The C paper represents adequate, readable college-level writing. Choice of topic and thesis is appropriate to the nature of the assignment. It may not respond to all parts of the assignment.
THESIS: focus or controlling idea relevant to assigned topic; may be overly general or not closely linked to content of essay.
ORGANIZATION: some evidence of organization or rhetorical framework; clear beginning, middle, and end. Research sources support student’s argument but are not smoothly integrated.
DEVELOPMENT: uses paragraphs and topic sentences; gives supporting reasons and examples, but may not be logically reasoned or fully developed. May not meet length requirement.
RESEARCH/INFO. LITERACY: Sources are of acceptable quality and number; may not be the most relevant or current sources; quotations, summary, and paraphrases reflect a good-faith effort at correct designation but are commented upon simplistically.
LANGUAGE: clear writing, mostly accurate word choice.
TONE/VOICE: consistent, but little sense of authorial voice.
SENTENCES: complete, mostly correct sentences
MECHANICS: free of distracting errors of spelling and punctuation.
MLA: Reflects an attempt to follow most recent MLA guidelines. Some content and formatting errors exist in parenthetical references and Works Cited page. Parenthetical references may not coordinate well with Works Cited entries.
The D paper is confusing, difficult to read, unfocused. It does not demonstrate competent college-level writing.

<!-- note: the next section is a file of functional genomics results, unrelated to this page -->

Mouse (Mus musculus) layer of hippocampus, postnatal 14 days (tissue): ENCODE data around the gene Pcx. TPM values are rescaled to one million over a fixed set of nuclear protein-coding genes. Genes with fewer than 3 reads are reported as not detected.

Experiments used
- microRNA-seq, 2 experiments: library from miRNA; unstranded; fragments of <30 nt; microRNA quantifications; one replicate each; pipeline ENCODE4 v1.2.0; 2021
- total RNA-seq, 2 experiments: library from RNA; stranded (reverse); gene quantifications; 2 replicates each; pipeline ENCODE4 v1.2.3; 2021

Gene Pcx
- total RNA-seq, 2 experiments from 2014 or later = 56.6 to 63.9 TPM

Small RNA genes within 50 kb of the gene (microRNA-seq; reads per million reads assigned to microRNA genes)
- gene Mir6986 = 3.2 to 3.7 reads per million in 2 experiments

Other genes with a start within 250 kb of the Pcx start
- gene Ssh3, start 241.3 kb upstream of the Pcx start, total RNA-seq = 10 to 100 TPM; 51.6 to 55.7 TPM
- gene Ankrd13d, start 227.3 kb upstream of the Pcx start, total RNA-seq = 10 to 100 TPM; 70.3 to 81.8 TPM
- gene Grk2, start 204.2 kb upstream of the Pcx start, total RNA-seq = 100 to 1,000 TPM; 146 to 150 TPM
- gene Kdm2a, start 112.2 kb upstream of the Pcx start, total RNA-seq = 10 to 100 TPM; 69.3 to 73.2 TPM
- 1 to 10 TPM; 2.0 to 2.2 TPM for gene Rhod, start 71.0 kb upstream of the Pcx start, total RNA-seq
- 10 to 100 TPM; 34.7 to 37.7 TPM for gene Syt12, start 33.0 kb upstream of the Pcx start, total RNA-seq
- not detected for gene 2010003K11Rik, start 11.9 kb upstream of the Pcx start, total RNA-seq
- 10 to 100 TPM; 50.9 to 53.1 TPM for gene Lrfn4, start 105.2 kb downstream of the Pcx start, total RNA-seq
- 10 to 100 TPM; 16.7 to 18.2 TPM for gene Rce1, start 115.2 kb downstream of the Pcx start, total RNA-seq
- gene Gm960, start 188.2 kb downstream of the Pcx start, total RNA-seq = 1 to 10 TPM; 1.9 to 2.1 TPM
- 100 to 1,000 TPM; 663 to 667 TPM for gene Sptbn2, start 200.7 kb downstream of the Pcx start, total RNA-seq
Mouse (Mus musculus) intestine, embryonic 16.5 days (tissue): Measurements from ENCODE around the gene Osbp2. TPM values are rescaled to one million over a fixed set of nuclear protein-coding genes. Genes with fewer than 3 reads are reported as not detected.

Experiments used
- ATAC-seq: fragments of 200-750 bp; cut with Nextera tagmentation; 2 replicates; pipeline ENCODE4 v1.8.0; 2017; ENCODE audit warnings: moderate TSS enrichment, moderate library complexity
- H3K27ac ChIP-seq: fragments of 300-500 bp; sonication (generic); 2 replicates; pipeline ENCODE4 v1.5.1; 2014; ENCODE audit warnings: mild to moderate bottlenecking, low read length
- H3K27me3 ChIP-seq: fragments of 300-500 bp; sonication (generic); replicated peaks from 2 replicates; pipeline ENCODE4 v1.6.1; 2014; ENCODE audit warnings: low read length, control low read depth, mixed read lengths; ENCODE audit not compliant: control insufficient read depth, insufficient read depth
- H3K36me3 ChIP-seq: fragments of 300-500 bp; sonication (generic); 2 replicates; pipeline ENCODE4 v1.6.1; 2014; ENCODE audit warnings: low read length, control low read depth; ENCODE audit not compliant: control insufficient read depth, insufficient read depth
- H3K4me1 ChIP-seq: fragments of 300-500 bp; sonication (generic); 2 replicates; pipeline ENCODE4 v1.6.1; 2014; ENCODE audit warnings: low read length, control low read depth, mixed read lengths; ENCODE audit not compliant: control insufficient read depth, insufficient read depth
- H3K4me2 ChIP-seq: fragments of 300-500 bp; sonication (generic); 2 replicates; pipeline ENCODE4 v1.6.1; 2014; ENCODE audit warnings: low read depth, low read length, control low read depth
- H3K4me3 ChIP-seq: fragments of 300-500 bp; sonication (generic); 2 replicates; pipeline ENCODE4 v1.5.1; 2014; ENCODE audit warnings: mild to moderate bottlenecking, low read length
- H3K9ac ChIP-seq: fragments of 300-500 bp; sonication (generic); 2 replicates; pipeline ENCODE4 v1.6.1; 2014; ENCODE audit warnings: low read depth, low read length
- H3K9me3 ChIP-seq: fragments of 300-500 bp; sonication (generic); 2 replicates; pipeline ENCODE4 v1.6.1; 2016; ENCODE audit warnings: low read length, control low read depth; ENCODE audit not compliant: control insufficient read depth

THESIS: lacks a thesis or controlling idea; does not address assigned topic.
ORGANIZATION: unstructured or disordered; lacks clear beginning, middle, and end. Research source material is awkwardly placed or not coherently integrated into paper.
DEVELOPMENT: severely underdeveloped; poor sense of paragraphs: paragraphs overly long or short, arbitrarily or illogically ordered, incoherent or not unified; lack of support for ideas; lack of concrete detail; irrelevancies, redundancies, oversimplifications, filler.
RESEARCH/INFO. LITERACY: Sources are inappropriate (dubious web page quality, lack of Library materials, insufficient number of sources, outdated or irrelevant sources) for college-level research. Source material is accidentally or intentionally plagiarized (quotations marks not used, insufficient paraphrases); research does not support student’s argument; research is not reflected upon or interpreted.
LANGUAGE: unclear or incoherent writing.
TONE/VOICE: little awareness of audience.
SENTENCES: vague, wordy, confusing, or incomplete sentences.
MECHANICS: numerous distracting errors; nonstandard English.
MLA: Parenthetical citations are frequently absent or inaccurate; Works Cited page is missing or incomprehensible; many errors or omissions in content and formatting of entries.
The F paper is weak in several areas. It fails to communicate its ideas effectively. The writer may not understand the assigned question. It may be late. Plagiarized papers merit an automatic F.
THESIS: no attempt to respond to assignment.
ORGANIZATION: lack of organizing principle; lacks paragraphs. Lacks transitions into or indications of outside research material.
DEVELOPMENT: seriously and consistently illogical and/or predicated on false premises.
RESEARCH/INFO. LITERACY: No research done or obviously inappropriate sources used. Plagiarism; utter lack of argument; lack of detail; absence of interpretation, synthesis, or analysis.
TONE/VOICE: little or no awareness of audience.
SENTENCES: numerous grammatical errors.
MECHANICS: numerous mechanical errors.
MLA: Severe deficiencies of parenthetical citations and Works Cited entries; possibly no parenthetical citations or Works Cited list.